Derived from ‘Yama nashi, Ochi nashi, Imi nashi’ meaning “no climax, no point, no meaning,” yaoi is a genre of anime, manga, video games and movies that surrounds same-sex relationships between men—typically made by and for the viewing pleasure of heterosexual women. Yuri, on the other hand, is the female equivalent of yaoi focusing on explicit lesbian relationships. As opposed to the former, yuri is not marketed towards a single demographic of viewers and its audience comprises horndog men, women, and everyone in between.

The term ‘yaoi’ was coined in the late 1970s as a subgenre of shoujo manga (illustrated works aimed at a young female audience). At the time, several terms thrown around included shounen-ai (or boys love), which refers to stories about non-explicit gay relationships that focuses on the romantic, emotional and joyful side of queer lives. In contrast, yaoi was used in a self-deprecating manner to refer to amateur fan works (doujinshi) that base their entire existence on sexual themes and scenes—excluding all sorts of plot and character development whatsoever.

Having “no climax, no point, no meaning,” yaoi hence continues to feature male characters who are more than just friends but not exactly lovers. This ‘in-between, not-quite’ status has essentially paved the way for the genre to leverage homophobia as a mere plot device to heighten drama or to prove the angsty love between the leads.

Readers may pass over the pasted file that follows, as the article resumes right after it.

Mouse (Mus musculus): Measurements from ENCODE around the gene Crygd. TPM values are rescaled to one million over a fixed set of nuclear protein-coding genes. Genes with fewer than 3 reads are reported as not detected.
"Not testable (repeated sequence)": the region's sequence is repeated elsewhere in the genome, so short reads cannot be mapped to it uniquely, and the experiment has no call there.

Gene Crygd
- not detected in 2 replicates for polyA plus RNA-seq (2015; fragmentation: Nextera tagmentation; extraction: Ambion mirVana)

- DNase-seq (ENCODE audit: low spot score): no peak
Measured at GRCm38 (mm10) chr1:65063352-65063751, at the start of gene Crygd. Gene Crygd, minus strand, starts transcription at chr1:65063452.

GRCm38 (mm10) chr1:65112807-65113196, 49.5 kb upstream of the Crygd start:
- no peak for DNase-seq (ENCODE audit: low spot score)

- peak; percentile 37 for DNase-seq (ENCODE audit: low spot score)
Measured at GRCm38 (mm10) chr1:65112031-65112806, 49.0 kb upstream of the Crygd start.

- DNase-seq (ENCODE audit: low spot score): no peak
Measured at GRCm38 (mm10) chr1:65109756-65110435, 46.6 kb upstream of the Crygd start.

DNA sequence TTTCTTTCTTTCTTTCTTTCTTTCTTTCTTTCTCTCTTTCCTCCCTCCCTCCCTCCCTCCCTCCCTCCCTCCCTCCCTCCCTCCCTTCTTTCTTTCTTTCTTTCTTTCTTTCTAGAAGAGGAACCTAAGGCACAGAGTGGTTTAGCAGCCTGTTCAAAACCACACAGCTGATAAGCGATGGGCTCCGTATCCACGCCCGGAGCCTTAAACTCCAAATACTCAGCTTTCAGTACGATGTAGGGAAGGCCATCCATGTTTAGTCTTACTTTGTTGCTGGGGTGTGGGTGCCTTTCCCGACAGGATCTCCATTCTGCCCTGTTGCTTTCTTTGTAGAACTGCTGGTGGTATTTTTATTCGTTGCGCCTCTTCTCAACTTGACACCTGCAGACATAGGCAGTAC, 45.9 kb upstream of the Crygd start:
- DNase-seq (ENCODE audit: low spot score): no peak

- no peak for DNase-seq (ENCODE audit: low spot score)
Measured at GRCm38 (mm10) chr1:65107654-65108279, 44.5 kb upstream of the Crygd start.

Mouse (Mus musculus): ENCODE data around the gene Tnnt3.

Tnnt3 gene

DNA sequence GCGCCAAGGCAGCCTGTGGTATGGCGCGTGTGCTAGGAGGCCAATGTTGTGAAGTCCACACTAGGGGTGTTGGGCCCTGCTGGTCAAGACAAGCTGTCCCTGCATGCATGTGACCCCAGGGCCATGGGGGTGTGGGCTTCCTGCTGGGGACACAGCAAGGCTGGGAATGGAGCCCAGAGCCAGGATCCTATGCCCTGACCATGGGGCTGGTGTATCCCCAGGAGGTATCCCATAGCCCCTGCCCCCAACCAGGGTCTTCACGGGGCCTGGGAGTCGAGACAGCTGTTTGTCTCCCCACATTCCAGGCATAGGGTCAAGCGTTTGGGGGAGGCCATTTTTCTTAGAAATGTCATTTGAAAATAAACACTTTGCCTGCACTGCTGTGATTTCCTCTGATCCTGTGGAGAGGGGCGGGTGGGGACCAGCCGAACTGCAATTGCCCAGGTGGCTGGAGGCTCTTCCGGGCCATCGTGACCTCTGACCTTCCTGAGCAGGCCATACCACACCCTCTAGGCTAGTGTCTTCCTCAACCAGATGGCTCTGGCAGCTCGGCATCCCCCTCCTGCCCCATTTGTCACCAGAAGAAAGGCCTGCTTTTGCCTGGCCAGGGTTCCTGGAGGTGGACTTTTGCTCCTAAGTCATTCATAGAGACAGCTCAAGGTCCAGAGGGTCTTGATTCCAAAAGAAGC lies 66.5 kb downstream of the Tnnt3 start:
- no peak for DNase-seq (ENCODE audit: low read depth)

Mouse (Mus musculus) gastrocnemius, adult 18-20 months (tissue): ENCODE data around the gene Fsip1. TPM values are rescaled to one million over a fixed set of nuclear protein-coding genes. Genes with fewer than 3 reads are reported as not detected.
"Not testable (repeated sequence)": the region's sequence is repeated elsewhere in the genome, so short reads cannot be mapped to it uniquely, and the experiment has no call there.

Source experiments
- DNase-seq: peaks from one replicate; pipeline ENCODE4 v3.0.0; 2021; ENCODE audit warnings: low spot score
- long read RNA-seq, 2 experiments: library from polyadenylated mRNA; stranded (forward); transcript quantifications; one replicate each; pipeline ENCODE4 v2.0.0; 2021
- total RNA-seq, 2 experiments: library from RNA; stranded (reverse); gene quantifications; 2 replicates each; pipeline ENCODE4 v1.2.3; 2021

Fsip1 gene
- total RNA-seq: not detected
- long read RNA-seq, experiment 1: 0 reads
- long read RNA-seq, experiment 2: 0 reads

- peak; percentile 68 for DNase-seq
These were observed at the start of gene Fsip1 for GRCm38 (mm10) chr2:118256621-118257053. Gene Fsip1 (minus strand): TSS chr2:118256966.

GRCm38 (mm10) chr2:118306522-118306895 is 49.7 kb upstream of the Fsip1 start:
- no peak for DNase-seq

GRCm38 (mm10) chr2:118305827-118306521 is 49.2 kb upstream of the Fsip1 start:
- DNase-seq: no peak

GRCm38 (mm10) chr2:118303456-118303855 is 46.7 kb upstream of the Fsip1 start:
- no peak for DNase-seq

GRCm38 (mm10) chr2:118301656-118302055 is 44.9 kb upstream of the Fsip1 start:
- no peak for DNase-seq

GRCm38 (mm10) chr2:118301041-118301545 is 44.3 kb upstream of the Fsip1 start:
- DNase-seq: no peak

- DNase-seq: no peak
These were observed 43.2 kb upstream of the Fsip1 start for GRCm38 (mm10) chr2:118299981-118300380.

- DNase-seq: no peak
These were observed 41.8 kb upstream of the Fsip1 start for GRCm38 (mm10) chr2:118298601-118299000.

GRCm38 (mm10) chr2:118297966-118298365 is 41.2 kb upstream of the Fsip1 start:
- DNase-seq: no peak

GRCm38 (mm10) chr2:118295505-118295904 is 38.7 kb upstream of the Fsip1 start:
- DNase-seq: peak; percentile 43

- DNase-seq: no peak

A genre rife with problematic tropes

If you’ve been active in the anime scene, you’d have undoubtedly heard echoes of certain shows that are off limits if you want to stay as a “soft stan” in the community. Be it opening theme music (Body, body! Body, body, body!—if you know, you know) or certain scenes (think sticky, melting vanilla ice cream that you’ll never look at the same way again), most of the references made can be traced back to media that fall under the yaoi genre.

Heck, even though I managed to mention both the toxic and scarring anime minus their names in the paragraph above, chances are that you’ll still end up watching them at one point in time—given the way the curious algorithm works both on social media and in our heads. Some call this a ‘rite of passage’ but I prefer labelling the journey as yet another medium to endorse yaoi along with all its problematic tropes.